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Intervention has curbed murder rate, say poli -

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BRENDAN TREMBATH: As the Federal Government begins its 12 month review of the Northern Territory
intervention, police in the town of Alice Springs have offered their opinion.

They say the intervention has helped bring about a drop in the number of murders.

It's not long ago that Alice Springs gained the title - murder capital of Australia.

In some years there have been 13 murders in the town of around 23,000 people.

But police say in the past nine months there's been only one murder.

They've put the drop down to alcohol restrictions as well as measures introduced under the
intervention.

Sara Everingham reports.

SARA EVERINGHAM: For police in Alice Springs attending murder scenes has been fairly regular work
but Superintendent Sean Parnell says things are changing.

SEAN PARNELL: The murder rate at the moment, has obviously for a number of decades been
unacceptably high in Alice Springs. There's no doubt about that and certainly the rate at the
moment is probably the lowest it's been in the last 20 or 30 years I would suggest.

SARA EVERINGHAM: What are the numbers then?

SEAN PARNELL: Okay. Look historically if we go back we have had anything between six up to 13
murders - that is over the last 10 years or so. This year we have only had one murder tragically
and certainly for the last quarter last year we had none so for the three quarters, the last three
quarters, we have only had one murder and that is a historical low. There is no doubt about that.

SARA EVERINGHAM: Superintendent Sean Parnell says the drop is due to alcohol restrictions in the
town but also the Commonwealth intervention in the Northern Territory.

SEAN PARNELL: We've noticed a marked difference in alcohol consumption and anti-social behaviour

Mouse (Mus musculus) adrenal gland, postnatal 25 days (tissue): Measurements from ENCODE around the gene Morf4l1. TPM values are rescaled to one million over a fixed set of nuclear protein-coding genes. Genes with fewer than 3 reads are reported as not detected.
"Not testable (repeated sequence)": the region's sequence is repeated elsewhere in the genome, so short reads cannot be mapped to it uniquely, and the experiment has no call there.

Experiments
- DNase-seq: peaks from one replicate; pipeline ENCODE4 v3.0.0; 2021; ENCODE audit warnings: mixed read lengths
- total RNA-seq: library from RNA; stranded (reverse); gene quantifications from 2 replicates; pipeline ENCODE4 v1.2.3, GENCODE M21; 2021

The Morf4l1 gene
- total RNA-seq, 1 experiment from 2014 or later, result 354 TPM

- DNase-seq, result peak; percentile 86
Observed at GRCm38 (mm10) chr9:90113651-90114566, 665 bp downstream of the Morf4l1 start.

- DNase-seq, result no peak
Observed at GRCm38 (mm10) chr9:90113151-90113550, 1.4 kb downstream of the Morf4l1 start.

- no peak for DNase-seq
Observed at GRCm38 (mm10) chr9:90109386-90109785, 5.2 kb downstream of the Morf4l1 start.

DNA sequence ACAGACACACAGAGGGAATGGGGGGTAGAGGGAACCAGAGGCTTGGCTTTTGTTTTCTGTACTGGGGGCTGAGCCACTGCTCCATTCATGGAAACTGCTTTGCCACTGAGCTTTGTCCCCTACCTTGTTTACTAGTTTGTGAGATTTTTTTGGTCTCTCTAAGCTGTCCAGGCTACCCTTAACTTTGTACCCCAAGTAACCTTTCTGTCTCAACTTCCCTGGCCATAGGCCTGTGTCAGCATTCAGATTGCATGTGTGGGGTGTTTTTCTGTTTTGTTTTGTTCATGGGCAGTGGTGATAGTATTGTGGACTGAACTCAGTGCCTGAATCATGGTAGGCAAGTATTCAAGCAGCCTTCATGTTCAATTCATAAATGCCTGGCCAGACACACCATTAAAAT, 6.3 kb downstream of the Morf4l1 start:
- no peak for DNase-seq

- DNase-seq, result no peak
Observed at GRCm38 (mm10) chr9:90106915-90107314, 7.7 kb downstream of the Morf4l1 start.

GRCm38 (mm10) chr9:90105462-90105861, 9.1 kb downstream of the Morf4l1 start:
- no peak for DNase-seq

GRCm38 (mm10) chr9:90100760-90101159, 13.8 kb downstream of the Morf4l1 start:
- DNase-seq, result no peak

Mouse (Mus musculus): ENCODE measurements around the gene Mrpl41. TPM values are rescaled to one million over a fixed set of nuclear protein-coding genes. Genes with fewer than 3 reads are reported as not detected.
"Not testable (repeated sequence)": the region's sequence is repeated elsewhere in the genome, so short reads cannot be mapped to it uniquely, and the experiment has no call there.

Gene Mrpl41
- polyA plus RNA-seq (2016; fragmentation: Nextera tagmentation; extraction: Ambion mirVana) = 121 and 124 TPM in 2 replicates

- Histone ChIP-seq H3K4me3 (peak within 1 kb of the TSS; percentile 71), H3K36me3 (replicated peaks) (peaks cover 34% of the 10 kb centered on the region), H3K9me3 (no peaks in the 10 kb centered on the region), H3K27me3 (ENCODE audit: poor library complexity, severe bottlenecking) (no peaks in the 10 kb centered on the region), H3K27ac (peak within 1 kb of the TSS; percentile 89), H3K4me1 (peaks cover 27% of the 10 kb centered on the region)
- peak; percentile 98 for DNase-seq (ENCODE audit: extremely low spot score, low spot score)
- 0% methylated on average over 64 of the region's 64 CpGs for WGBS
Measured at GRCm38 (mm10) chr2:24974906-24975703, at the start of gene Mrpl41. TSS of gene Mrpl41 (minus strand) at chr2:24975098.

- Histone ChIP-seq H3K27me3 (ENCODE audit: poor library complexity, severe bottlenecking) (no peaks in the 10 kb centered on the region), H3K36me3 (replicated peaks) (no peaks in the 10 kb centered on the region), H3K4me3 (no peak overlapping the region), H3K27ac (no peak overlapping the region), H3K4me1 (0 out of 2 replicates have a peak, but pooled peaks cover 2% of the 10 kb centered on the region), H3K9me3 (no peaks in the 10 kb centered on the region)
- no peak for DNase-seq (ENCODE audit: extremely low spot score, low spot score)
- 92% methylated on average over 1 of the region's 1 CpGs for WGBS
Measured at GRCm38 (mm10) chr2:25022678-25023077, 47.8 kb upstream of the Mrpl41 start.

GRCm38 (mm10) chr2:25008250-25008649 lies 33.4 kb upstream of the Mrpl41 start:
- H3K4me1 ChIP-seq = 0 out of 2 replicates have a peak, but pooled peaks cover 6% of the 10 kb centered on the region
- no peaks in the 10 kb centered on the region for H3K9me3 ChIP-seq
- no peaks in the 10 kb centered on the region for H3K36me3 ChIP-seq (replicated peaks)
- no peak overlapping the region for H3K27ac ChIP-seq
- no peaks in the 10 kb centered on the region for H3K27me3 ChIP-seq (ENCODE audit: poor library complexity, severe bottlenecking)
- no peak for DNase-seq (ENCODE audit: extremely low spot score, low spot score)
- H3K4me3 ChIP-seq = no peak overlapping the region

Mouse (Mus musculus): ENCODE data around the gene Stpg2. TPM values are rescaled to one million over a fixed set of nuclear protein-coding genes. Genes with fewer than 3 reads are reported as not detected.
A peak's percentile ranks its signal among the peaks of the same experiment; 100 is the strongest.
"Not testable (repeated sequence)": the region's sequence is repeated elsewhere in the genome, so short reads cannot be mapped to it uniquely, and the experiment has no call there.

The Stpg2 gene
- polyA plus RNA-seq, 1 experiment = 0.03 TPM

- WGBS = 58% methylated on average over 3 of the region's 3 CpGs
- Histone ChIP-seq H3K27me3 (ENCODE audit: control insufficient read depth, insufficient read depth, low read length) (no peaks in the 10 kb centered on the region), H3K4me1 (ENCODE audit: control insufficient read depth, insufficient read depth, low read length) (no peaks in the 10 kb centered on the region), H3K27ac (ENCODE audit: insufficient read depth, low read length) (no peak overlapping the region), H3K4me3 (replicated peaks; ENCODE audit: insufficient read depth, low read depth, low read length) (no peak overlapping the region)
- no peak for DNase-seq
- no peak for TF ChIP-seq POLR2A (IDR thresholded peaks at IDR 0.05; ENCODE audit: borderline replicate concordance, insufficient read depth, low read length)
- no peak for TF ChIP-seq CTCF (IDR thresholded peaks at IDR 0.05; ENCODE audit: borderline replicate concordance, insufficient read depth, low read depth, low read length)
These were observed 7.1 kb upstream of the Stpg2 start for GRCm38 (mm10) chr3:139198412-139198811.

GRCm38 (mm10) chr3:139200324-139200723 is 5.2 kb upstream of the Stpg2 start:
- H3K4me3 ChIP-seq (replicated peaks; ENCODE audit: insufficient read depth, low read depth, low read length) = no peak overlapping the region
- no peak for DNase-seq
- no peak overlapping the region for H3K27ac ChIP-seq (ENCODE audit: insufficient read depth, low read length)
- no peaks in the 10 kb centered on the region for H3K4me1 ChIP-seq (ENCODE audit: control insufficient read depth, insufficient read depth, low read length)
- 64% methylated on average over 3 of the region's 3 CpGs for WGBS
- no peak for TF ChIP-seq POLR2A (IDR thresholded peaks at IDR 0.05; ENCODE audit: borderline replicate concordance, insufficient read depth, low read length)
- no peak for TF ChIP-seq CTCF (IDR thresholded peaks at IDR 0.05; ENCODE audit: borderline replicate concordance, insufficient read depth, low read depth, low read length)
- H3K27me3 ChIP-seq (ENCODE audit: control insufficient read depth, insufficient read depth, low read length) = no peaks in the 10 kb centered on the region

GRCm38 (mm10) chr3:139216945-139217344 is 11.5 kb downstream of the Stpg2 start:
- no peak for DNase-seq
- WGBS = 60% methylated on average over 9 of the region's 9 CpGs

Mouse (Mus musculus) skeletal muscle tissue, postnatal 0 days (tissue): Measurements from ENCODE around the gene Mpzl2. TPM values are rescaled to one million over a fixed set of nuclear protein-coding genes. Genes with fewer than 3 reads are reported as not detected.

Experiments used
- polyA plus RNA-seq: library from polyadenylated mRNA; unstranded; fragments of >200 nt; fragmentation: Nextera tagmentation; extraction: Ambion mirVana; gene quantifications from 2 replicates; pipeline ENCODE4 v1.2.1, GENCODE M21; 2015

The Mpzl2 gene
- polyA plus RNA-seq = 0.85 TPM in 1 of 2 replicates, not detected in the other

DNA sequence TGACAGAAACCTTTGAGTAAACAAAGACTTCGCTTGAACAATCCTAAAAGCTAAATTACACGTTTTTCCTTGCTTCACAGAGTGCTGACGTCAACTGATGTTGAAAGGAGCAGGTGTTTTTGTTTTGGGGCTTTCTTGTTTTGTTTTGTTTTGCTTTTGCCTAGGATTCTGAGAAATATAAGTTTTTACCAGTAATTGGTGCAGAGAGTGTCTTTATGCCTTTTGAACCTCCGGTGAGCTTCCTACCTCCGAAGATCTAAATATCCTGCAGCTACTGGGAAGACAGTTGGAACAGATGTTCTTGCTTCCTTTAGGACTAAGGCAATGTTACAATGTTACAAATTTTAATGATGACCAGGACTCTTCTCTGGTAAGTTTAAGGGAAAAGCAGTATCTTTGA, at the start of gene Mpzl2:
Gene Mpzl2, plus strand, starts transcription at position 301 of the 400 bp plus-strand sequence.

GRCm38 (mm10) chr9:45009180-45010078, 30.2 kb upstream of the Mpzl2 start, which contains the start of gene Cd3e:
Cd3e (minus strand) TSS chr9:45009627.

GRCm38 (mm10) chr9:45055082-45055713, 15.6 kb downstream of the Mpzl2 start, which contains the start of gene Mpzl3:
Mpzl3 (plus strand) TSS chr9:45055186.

and some of the ensuing violence since things like income quarantine started in Alice Springs.

So certainly from our perspective looking at it on face value, you'd certainly say that had an
effect.

Some of the other things, making the town camps restricted areas and dry. Yeah, we still have some
problems. There still is a bit of drinking. We are working to try and address that and try to
prevent that and prosecute the offenders but certainly just in the initial stages, yeah there has
been some noticeable effect and obviously the figures, particularly the murder rate, speak for
this.

SARA EVERINGHAM: Recently an Alice Springs doctor reported a sharp decline in stabbings in Alice
Springs

He put that down to alcohol restrictions and the Northern Territory intervention.

A public health expert in Alice Springs, Dr John Boffa has been monitoring the changes but he says
it's too early to tell exactly what role the intervention has played.

JOHN BOFFA: It is possible that welfare quarantining have contributed to people purchasing less
alcohol. It is possible that the town camp being declared dry has led to much greater policing of
the town camps and what the police are calling preventative policing.

So they're in there and they're able to take action early because of those laws.

SARA EVERINGHAM: Dr John Boffa has long been an advocate for alcohol restrictions in Alice Springs
and he believes its limits on the sale of alcohol that have had the greatest impact on violence.

JOHN BOFFA: We have to bear in mind that the impact that has been had in terms of reducing
population alcohol consumption in Alice Springs has nothing to do with the intervention primarily.
The only thing that may have contributed to that is the welfare quarantining and that only affects
20 per cent of the Aboriginal population of the town.

SARA EVERINGHAM: More will be known once the Federal Government completes its 12 month review of
the Northern Territory intervention.

The Indigenous Affairs Minister Jenny Macklin announced the members of the review board last week

It's due to report by the 30th of September.

BRENDAN TREMBATH: Sara Everingham reporting.